Vicky Sharpe has been a Musculoskeletal Physiotherapist for nearly 20 years and has more recently trained in the changes our bodies, in particular our pelvic floor, can go through as a result of our declining hormones during Perimenopause and Beyond. She now shares this information with women and patients at her base in Hertfordshire and in conjunction with Nuffield Health
“I’m Vicky, I trained as a musculoskeletal physiotherapist nearly 20 years ago. I have worked in the NHS and currently work for Nuffield Health and The Physiotherapy Clinic Stotfold. My main focus in my early career has been sports injuries and I was the team physiotherapist at a local rugby club for 13 years.
Since having my two children I realised there is a lack of specialist post natal support for women and now with 40 being just around the corner I’m becoming more aware of the peri-menopause. This led to me doing a specialist menopause course for physiotherapists which I found fascinating. To finally understand the full impact of hormones on our bodies was mind blowing. To work alongside the menopause knowledge I have also trained in female pelvic floor assessments.
As a Women’s Health Physiotherapist I can do internal examinations on women to fully assess the function of the pelvic floor and assess for prolapse. The pelvic floor muscles have a huge impact on our pelvis, not just in the control of continence but also affecting our lower backs, hips and core muscles.
The pelvic floor muscles attach from our sacrum (lower part of the spine), around the inner pelvis, around the anus and vagina and to the front of the pelvis. They provide a sling support that gives a huge amount of stability. The pelvic floor muscles are most commonly affected by childbirth, this includes the months of carrying a baby, plus the birth itself. However what many women don’t realise is that even if you have never had children your pelvic floor muscles can become weaker when we reach the menopause. This is because the hormonal changes cause our muscles to become weaker and we can then experience continence issues.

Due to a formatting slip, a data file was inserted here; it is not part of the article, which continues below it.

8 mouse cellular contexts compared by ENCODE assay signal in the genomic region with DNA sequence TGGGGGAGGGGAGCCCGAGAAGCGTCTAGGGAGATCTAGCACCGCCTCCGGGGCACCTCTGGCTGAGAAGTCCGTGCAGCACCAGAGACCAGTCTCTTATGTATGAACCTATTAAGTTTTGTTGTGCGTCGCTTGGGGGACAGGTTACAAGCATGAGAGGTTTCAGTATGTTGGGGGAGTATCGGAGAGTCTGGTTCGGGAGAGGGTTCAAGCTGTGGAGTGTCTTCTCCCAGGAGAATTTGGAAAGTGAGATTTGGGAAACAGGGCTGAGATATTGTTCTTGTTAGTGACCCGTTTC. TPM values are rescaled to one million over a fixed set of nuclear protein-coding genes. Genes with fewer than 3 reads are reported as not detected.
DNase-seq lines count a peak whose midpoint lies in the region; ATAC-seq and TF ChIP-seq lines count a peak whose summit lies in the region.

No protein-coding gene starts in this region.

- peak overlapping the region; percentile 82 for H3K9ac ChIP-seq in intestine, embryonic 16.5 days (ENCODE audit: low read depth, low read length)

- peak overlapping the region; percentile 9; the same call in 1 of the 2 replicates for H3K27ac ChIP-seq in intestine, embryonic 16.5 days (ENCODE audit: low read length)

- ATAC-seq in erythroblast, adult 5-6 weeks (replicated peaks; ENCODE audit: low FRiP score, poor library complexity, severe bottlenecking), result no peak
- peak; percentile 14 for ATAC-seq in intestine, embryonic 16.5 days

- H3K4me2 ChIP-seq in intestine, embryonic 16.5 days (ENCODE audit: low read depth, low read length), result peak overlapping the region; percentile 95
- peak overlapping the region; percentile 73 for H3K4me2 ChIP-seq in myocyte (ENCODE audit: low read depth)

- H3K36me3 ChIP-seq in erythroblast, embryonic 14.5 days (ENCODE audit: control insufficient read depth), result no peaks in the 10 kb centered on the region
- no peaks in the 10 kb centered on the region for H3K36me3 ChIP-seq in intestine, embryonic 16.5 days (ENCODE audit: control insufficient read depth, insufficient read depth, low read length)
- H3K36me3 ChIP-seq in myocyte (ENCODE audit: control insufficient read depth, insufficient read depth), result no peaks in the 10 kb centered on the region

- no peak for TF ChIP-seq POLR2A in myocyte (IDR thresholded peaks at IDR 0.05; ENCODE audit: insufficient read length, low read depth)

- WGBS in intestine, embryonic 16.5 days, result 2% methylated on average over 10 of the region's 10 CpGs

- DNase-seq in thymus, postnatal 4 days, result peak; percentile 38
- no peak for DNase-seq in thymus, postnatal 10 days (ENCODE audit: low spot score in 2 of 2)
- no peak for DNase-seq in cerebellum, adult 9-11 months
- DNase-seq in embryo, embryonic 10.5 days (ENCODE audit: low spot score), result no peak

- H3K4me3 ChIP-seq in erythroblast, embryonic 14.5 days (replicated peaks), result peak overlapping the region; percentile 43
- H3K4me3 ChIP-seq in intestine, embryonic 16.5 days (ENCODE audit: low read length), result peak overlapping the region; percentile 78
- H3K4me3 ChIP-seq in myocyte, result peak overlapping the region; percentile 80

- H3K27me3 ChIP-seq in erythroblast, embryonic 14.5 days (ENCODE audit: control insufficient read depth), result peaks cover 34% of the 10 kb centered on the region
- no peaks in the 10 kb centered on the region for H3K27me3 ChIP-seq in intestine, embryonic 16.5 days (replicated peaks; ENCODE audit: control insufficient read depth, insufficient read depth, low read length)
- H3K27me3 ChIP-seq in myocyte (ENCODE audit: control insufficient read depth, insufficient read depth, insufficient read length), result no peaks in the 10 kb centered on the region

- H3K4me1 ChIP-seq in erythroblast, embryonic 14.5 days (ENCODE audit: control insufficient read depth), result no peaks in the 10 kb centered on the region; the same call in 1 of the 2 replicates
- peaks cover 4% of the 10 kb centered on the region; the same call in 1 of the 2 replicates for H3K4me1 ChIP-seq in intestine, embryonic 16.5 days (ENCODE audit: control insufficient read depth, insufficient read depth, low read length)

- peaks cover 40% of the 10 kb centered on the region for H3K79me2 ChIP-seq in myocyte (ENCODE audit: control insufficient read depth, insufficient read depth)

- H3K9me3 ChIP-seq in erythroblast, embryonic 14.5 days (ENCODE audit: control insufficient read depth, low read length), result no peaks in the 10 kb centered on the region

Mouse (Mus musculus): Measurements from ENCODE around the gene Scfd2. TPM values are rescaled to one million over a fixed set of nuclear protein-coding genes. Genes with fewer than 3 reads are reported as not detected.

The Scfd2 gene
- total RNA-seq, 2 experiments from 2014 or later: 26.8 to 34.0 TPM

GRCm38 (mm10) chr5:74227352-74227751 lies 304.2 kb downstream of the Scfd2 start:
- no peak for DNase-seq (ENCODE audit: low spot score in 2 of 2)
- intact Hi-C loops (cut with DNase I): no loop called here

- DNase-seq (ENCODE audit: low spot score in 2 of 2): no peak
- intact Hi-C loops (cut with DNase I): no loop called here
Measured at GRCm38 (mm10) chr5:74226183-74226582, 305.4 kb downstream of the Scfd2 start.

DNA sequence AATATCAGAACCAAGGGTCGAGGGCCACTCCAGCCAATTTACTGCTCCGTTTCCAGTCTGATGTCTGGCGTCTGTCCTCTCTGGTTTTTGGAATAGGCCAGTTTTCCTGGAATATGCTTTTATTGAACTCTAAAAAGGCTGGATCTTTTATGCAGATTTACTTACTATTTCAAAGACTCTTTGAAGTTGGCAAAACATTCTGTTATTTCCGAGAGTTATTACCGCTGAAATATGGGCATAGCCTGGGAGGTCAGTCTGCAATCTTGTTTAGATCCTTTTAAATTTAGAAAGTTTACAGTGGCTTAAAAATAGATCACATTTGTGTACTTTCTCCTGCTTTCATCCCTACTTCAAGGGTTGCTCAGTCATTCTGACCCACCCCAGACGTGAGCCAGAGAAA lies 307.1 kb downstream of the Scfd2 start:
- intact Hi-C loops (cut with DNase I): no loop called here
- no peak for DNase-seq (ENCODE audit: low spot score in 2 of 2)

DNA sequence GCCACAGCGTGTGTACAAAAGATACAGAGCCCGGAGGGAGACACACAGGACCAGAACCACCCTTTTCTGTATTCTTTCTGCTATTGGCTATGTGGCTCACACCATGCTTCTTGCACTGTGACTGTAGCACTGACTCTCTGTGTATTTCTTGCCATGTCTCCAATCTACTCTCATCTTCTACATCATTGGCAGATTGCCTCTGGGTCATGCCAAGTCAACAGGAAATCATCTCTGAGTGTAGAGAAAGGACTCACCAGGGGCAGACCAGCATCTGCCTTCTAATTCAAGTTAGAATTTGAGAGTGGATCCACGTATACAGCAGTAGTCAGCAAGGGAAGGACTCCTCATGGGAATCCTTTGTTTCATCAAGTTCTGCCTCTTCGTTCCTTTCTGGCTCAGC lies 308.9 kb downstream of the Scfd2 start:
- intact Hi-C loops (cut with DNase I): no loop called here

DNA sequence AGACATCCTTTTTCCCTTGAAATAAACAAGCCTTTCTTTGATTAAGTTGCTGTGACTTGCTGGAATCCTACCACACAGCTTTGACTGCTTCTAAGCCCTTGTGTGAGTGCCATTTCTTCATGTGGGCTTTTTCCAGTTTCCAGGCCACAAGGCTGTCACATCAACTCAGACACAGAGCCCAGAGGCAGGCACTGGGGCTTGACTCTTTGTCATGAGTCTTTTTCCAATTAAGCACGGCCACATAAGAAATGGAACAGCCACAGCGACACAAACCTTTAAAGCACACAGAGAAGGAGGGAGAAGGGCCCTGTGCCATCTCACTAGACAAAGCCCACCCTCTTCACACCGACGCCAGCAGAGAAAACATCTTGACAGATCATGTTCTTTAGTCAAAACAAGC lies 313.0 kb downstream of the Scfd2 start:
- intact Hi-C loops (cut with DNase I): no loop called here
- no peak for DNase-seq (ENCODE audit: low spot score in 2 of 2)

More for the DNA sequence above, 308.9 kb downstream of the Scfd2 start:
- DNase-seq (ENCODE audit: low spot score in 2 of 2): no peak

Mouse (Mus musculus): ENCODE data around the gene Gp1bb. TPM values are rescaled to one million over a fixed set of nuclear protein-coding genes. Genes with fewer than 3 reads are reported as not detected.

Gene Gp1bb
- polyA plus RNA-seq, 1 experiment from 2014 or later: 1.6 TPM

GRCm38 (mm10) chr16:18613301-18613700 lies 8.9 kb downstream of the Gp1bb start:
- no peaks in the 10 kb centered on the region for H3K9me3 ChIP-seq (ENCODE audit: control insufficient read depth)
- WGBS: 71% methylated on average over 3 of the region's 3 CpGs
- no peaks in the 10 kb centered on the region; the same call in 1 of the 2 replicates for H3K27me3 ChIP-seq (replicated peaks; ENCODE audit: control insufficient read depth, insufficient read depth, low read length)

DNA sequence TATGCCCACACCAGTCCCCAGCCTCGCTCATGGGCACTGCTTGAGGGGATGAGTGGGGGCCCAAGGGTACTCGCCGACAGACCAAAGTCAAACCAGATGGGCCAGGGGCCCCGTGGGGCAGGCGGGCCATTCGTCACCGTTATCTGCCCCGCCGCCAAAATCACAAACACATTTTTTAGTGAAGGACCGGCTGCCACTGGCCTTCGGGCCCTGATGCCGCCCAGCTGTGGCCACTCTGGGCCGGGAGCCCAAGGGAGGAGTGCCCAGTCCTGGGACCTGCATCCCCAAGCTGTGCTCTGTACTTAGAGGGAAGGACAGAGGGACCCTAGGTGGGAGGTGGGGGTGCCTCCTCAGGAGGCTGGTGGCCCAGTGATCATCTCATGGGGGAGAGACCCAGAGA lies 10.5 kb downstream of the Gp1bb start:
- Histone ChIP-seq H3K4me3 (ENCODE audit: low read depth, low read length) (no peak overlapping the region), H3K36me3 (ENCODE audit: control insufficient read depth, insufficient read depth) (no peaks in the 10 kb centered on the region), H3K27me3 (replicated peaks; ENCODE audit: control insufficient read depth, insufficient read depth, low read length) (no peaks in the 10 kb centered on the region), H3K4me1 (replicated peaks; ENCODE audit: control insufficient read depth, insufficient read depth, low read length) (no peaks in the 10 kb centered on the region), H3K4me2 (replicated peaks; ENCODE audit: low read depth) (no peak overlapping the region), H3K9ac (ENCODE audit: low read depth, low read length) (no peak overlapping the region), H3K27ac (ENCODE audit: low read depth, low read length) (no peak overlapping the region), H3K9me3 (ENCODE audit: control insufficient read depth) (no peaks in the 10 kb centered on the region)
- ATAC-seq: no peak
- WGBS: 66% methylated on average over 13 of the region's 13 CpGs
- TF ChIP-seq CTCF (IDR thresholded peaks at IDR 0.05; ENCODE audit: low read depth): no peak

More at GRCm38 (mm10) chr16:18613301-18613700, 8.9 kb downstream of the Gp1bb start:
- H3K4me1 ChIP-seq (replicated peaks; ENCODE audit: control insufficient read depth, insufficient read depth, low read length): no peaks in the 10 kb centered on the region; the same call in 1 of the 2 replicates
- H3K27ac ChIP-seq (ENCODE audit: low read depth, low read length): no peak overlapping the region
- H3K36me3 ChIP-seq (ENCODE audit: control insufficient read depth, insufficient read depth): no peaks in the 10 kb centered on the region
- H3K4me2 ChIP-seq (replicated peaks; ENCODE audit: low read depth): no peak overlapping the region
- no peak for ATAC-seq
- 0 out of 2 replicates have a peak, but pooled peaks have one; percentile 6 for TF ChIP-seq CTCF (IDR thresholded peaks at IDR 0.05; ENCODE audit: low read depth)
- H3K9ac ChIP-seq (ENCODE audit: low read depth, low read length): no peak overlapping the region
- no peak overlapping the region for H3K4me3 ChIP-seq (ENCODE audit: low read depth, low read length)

Pelvic floor exercises can be tricky to do correctly but once you have ‘the knack’ of squeezing from back (anus) to front (vagina) things should improve. It is important to practice holds of 30 seconds to work on endurance and quick 10 seconds hold contractions to work on stress reaction.
Too many women suffer in silence with incontinence, it is treatable and quality of life can be vastly improved. A women’s health physio can help treat incontinence, manage prolapses or just check that you’re doing your pelvic floor exercises correctly.
Three key points to help your pelvic floor
- ‘The knack’ this is making sure you perform the pelvic floor exercises correctly. Squeeze from back (anus) to front (vagina) and practice long and short contractions.
- Reduce pressure on the pelvic floor. This includes looking at other factors that stress the pelvic floor like recurrent constipation. Look at your diet and fluid intake and see if anything needs changing.
- Learn how to ‘down train’ your pelvic floor. For some women being able to fully relax their pelvic floor is tricky. Work on relaxation breathing techniques to help with this.
It is highly advisable that you seek out a women’s physio if you have any problems with your pelvic floor. If you live in Hertfordshire or Bedfordshire and would like to see Vicky please contact her on Vicky.email@example.com or firstname.lastname@example.org